I smashed in all four windows with a brick. I slashed all four tires with a knife. I kept hearing my wife. I kept hearing her inside in the house. He had her. I knew she was with my neighbor. I knew she was in that house. I was going to get her out. I would destroy his car. I would tear it inside out. He would have to let her out.

Next thing I knew I was in jail.


This all started on April 14, 2005. I guess it had started many years before but this was the worst of it. I hope. It was like any other day. I went to work. I work as a union plumber in Los Angeles. I spent eight hours, forty stories up while working on a new high rise in Century City. I ate my three roast beef sandwiches for lunch. I had my three liters of water. It was an abnormally humid day in southern California. I drove my white truck with the Harley bumper stickers home. I walked in my front door. I kissed my wife. I kissed my two daughters. Sophia is seven. Isabelle is four. I tossed them around. I took a shower. I sat in front of the television. The phone rang. It was my friend next door. We talked a bit and he asked me if I could score him some stuff. I hadn’t done drugs in two years but I knew where to get him some. He asked for something I had never tried. He called it ice. I said ok. I hung up the phone. I made a call. It was only a minute long conversation. The voice on the other end knew me well. We had a history. I hung up the phone. It was only a few more minutes later when the stuff arrived.

“A drug dealer who delivers?” My cousin from New Jersey asks me this as I tell him the story while we have dinner in a worn-out Mexican restaurant around the corner from my house. The place is empty.

“I guess if you’ve known him since you were 20,” I say.

“I guess that would do it.”

My long-time friend pulled up in a Honda CRX. We say hello. He has on a USC cap and an Adidas t-shirt. He is white and has short brown hair. He doesn’t get out of the car as he hands me the package. I give him thirty dollars. He says goodbye and pulls away. I walk across my yard. I walk across the street. I knock on the door and my friend invites me in. I see toys in the living room. He is married with a son. No one is home. He is in his pajamas. It is 7:00 p.m. He goes to work at four in the morning. He is a parking attendant. He is Persian. He has black hair and a goatee. I hand him the package. He gives me thirty dollars. He starts to open the package. He pulls out what looks like one of those sticks with candy on it. I ask the question.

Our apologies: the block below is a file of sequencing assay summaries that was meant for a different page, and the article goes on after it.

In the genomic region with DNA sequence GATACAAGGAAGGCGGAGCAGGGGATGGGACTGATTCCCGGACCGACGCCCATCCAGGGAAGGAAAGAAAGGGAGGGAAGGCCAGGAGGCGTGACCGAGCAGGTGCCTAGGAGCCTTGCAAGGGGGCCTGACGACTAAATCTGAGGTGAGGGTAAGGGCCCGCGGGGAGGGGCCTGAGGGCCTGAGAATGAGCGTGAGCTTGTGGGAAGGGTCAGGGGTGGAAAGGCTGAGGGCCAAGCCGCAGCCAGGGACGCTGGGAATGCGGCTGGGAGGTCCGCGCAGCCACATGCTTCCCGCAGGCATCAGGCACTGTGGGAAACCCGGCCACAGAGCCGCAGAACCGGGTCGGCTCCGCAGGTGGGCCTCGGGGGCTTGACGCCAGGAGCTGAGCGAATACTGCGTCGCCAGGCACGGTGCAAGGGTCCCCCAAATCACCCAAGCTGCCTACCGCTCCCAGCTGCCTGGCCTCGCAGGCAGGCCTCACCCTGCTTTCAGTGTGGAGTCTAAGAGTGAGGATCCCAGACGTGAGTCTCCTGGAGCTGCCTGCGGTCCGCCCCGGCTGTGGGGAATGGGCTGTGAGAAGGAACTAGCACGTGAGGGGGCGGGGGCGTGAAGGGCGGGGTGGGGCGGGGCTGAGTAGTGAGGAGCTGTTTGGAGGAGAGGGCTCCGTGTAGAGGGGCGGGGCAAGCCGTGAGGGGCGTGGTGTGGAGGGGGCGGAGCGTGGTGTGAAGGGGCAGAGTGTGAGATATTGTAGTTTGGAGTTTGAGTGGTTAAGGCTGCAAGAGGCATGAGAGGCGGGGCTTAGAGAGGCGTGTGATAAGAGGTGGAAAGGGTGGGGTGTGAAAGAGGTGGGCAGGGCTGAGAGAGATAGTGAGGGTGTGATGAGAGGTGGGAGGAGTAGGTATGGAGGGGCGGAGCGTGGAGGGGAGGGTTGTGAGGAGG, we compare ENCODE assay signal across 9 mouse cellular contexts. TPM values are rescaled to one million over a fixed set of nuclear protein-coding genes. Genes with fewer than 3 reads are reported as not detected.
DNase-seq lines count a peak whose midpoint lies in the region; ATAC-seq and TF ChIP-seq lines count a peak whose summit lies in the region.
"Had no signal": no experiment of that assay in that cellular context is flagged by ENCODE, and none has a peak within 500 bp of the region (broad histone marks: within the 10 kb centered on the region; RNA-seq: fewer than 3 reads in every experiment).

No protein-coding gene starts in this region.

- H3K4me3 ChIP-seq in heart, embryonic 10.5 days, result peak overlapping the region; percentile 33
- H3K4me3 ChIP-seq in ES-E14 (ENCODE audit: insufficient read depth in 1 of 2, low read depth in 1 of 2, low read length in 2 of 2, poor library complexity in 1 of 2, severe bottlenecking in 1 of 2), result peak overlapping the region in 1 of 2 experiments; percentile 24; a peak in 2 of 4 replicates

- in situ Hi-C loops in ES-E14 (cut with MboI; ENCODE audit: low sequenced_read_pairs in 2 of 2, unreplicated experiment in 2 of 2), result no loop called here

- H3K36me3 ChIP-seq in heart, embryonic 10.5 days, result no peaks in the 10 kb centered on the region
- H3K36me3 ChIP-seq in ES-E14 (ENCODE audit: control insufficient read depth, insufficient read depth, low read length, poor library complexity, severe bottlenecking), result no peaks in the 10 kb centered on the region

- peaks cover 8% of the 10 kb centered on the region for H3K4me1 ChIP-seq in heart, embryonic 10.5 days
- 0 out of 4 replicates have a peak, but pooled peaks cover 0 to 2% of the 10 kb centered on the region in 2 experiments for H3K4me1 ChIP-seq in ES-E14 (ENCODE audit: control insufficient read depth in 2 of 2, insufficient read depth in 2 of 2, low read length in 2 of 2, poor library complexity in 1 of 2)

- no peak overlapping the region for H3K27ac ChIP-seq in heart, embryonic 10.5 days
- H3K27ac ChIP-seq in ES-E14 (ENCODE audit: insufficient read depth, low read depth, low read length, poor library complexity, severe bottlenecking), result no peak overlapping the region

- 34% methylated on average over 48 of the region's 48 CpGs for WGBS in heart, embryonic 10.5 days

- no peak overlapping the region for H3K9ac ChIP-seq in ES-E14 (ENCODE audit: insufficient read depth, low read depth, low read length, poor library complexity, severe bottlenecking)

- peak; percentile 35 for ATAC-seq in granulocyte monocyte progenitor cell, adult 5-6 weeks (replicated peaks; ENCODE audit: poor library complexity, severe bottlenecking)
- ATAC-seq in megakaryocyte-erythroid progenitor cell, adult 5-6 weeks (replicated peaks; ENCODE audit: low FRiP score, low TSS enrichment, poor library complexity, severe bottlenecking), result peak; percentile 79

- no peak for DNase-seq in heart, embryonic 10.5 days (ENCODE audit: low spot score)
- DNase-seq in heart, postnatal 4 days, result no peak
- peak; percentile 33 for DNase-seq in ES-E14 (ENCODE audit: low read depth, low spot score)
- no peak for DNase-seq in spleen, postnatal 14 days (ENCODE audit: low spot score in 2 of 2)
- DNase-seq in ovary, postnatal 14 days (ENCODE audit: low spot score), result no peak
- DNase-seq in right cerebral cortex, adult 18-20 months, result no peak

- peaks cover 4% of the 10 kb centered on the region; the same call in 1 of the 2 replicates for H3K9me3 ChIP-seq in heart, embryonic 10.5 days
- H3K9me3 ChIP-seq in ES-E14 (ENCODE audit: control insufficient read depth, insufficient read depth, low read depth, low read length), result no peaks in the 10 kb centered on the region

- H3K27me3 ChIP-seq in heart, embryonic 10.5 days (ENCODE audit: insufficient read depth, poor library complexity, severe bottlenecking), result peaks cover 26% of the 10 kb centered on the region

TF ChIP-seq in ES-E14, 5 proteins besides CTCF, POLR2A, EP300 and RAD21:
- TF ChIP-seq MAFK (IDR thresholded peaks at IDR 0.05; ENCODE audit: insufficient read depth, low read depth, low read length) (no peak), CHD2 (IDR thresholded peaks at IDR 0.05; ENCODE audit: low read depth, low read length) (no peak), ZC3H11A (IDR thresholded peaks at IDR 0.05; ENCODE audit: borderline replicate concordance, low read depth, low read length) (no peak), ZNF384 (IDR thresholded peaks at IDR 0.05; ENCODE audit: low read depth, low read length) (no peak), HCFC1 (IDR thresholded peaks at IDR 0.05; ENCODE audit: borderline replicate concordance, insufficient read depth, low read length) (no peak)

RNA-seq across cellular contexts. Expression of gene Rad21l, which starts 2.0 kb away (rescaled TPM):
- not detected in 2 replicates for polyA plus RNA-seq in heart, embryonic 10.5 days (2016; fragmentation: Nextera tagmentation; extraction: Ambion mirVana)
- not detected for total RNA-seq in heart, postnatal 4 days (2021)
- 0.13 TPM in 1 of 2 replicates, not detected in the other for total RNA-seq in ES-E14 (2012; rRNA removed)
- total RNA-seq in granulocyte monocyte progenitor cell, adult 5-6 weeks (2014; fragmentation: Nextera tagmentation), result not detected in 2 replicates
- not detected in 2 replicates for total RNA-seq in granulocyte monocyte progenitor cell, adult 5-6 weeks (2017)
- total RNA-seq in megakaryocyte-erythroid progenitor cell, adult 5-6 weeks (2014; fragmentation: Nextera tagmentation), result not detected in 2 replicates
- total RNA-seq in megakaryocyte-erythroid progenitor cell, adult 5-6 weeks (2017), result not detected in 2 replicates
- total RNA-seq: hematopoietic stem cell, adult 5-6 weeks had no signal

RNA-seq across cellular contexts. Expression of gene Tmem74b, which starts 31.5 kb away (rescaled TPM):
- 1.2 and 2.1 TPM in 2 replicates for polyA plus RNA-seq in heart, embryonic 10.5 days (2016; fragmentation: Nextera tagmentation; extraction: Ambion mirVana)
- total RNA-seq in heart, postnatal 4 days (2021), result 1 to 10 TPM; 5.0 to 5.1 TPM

“What is this stuff?”

“It’s crystal methamphetamine. It’s a different form of speed.” I say I had tried speed before, twenty years ago in San Diego.

“This is a lot different than twenty years ago. Want to try some.” I have never said no. He breaks a piece off the stick. He hands it to me. I hold it. It feels like a piece of hard candy.

We do it. I do it.  My heart rate goes from 80 to 300 instantly and I’m out of control.

I don’t go home. I don’t remember where I went. When I came home I was still high. I didn’t know what time it was. My wife saw me. I know that. That was on April 14, 2005.  On April 15, she was gone with our two kids. I was still high. I was still out of control. I did it seven straight days. I kept calling my friend in the Honda CRX. I was out of control, looking for my wife and kids.  I beat the shit out of anyone I could find. I was walking, driving my white truck with my hands and knuckles a bloody mess. I was looking for them. I thought everyone had them. I thought I saw them everywhere. I was hallucinating. That’s what the doctors told me later.

“What happened with your neighbor?” my cousin asks. “What happened with the car?” The salsa music is playing in the restaurant. It’s not loud enough. I need everything loud now, everything blaring, erasing everything.

“I came back later, told him I was sorry and gave him $3,000 cash for the damage. He is the nicest guy, too. A quiet, big, old boy from Kansas City.”